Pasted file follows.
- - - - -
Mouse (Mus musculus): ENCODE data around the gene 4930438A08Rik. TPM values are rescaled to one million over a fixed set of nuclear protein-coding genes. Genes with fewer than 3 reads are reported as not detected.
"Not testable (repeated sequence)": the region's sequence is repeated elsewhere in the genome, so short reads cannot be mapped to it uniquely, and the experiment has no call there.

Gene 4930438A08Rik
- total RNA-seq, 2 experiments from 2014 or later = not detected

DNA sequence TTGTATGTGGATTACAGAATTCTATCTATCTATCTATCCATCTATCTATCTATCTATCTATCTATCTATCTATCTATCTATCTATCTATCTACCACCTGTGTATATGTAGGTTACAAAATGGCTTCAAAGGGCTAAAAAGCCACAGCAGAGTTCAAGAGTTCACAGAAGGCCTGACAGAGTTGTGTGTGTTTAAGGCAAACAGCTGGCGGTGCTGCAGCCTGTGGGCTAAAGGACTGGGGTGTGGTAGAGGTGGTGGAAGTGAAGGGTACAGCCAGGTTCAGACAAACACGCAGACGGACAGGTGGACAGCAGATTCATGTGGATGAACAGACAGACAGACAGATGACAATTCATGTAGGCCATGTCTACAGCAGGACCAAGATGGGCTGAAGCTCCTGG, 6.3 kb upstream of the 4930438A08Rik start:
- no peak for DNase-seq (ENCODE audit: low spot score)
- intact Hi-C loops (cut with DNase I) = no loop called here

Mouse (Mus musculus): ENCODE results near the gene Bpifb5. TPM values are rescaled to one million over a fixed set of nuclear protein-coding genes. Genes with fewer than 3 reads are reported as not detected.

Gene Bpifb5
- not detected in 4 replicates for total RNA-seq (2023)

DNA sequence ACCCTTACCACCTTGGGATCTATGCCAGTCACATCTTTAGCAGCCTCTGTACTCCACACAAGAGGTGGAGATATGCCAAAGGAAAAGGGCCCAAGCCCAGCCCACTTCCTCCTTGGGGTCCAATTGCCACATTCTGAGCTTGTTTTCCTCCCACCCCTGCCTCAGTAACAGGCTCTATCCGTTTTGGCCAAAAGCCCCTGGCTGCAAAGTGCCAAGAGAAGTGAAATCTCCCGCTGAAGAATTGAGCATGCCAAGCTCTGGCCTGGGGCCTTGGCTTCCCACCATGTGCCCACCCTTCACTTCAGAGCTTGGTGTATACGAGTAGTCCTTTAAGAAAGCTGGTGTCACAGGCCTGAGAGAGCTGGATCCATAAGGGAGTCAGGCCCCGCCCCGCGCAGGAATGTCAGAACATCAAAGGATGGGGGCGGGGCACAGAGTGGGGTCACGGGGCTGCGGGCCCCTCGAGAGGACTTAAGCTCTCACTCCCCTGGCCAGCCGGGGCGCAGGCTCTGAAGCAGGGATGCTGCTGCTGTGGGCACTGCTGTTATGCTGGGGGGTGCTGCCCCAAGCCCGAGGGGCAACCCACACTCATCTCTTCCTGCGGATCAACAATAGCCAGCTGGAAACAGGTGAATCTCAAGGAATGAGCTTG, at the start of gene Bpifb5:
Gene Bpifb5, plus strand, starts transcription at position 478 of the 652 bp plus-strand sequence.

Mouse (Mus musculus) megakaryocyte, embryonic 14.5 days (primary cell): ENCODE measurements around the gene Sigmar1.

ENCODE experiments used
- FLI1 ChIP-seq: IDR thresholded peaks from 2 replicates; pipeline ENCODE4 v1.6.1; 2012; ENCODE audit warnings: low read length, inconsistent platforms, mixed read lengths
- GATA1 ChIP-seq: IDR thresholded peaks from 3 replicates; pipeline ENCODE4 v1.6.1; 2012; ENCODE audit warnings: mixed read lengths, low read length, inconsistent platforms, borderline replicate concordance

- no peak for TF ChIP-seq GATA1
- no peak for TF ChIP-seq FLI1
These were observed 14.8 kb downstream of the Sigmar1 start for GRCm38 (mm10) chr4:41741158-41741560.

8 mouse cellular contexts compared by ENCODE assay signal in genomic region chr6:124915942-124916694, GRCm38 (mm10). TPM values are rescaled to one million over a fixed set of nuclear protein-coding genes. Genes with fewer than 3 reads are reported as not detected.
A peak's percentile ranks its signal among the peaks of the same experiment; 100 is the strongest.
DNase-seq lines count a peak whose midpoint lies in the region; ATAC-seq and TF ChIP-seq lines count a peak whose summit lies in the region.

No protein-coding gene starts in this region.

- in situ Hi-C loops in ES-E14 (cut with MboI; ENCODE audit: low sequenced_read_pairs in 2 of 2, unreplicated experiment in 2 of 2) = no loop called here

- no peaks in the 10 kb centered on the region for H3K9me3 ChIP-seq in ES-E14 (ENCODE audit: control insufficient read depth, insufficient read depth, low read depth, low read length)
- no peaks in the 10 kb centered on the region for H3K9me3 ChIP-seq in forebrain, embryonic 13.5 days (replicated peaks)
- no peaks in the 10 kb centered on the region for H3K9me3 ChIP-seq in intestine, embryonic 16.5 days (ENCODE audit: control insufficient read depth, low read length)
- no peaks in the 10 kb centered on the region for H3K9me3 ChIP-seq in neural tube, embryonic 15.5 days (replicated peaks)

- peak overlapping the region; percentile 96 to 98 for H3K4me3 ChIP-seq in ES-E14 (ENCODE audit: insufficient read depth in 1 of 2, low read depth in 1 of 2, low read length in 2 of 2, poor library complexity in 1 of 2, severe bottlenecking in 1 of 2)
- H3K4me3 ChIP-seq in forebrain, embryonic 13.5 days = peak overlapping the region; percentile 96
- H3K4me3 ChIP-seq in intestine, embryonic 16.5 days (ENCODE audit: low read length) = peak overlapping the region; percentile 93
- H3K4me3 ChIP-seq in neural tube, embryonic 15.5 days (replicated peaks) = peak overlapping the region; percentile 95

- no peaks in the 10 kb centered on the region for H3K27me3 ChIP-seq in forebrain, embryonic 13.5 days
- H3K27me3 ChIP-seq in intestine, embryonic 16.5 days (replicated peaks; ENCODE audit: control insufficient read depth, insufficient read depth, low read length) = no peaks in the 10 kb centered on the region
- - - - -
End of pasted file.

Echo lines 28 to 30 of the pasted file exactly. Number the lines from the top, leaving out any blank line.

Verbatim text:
- no peaks in the 10 kb centered on the region for H3K9me3 ChIP-seq in neural tube, embryonic 15.5 days (replicated peaks)

- peak overlapping the region; percentile 96 to 98 for H3K4me3 ChIP-seq in ES-E14 (ENCODE audit: insufficient read depth in 1 of 2, low read depth in 1 of 2, low read length in 2 of 2, poor library complexity in 1 of 2, severe bottlenecking in 1 of 2)
- H3K4me3 ChIP-seq in forebrain, embryonic 13.5 days = peak overlapping the region; percentile 96